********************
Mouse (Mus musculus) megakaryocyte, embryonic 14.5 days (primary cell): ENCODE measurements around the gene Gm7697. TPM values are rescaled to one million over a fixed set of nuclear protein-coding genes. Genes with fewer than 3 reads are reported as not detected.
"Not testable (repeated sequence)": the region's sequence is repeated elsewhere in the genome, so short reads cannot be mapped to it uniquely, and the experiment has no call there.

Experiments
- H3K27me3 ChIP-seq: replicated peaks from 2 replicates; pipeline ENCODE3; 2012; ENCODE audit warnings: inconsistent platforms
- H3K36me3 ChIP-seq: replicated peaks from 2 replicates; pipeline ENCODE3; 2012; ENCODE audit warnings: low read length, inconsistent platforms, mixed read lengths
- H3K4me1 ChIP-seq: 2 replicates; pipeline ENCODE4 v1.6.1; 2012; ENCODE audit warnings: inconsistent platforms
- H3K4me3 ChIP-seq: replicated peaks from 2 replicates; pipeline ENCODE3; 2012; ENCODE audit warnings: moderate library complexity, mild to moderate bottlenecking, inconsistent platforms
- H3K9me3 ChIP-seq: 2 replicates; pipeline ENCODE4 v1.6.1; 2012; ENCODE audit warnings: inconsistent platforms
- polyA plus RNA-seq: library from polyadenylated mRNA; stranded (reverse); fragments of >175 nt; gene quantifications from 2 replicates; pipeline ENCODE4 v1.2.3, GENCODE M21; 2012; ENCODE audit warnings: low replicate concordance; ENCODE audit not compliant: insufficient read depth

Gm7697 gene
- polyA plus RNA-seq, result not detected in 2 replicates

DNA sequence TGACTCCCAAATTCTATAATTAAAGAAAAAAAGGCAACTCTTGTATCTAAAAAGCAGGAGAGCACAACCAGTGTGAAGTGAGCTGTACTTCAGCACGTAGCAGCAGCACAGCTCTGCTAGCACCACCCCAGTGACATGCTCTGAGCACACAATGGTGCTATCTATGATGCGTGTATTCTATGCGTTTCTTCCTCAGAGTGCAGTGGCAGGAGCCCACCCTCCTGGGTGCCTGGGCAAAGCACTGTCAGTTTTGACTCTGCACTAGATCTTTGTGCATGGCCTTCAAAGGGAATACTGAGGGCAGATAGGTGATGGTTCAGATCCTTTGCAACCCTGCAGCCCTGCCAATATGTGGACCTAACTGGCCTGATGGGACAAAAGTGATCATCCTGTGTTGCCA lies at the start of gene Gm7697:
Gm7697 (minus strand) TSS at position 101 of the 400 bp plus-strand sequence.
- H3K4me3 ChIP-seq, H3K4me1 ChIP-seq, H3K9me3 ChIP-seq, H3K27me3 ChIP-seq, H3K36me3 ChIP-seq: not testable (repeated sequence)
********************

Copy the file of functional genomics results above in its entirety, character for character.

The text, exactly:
Mouse (Mus musculus) megakaryocyte, embryonic 14.5 days (primary cell): ENCODE measurements around the gene Gm7697. TPM values are rescaled to one million over a fixed set of nuclear protein-coding genes. Genes with fewer than 3 reads are reported as not detected.
"Not testable (repeated sequence)": the region's sequence is repeated elsewhere in the genome, so short reads cannot be mapped to it uniquely, and the experiment has no call there.

Experiments
- H3K27me3 ChIP-seq: replicated peaks from 2 replicates; pipeline ENCODE3; 2012; ENCODE audit warnings: inconsistent platforms
- H3K36me3 ChIP-seq: replicated peaks from 2 replicates; pipeline ENCODE3; 2012; ENCODE audit warnings: low read length, inconsistent platforms, mixed read lengths
- H3K4me1 ChIP-seq: 2 replicates; pipeline ENCODE4 v1.6.1; 2012; ENCODE audit warnings: inconsistent platforms
- H3K4me3 ChIP-seq: replicated peaks from 2 replicates; pipeline ENCODE3; 2012; ENCODE audit warnings: moderate library complexity, mild to moderate bottlenecking, inconsistent platforms
- H3K9me3 ChIP-seq: 2 replicates; pipeline ENCODE4 v1.6.1; 2012; ENCODE audit warnings: inconsistent platforms
- polyA plus RNA-seq: library from polyadenylated mRNA; stranded (reverse); fragments of >175 nt; gene quantifications from 2 replicates; pipeline ENCODE4 v1.2.3, GENCODE M21; 2012; ENCODE audit warnings: low replicate concordance; ENCODE audit not compliant: insufficient read depth

Gm7697 gene
- polyA plus RNA-seq, result not detected in 2 replicates

DNA sequence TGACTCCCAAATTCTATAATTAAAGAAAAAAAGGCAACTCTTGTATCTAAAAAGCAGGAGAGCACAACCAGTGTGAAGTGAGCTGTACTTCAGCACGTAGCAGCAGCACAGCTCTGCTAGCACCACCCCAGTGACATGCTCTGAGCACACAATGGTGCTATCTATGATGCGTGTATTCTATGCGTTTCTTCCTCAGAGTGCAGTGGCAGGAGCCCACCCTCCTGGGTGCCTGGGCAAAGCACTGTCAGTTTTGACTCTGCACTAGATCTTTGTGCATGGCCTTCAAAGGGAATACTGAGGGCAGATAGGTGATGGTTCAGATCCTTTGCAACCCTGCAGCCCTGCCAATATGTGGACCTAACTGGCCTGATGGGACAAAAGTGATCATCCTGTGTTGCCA lies at the start of gene Gm7697:
Gm7697 (minus strand) TSS at position 101 of the 400 bp plus-strand sequence.
- H3K4me3 ChIP-seq, H3K4me1 ChIP-seq, H3K9me3 ChIP-seq, H3K27me3 ChIP-seq, H3K36me3 ChIP-seq: not testable (repeated sequence)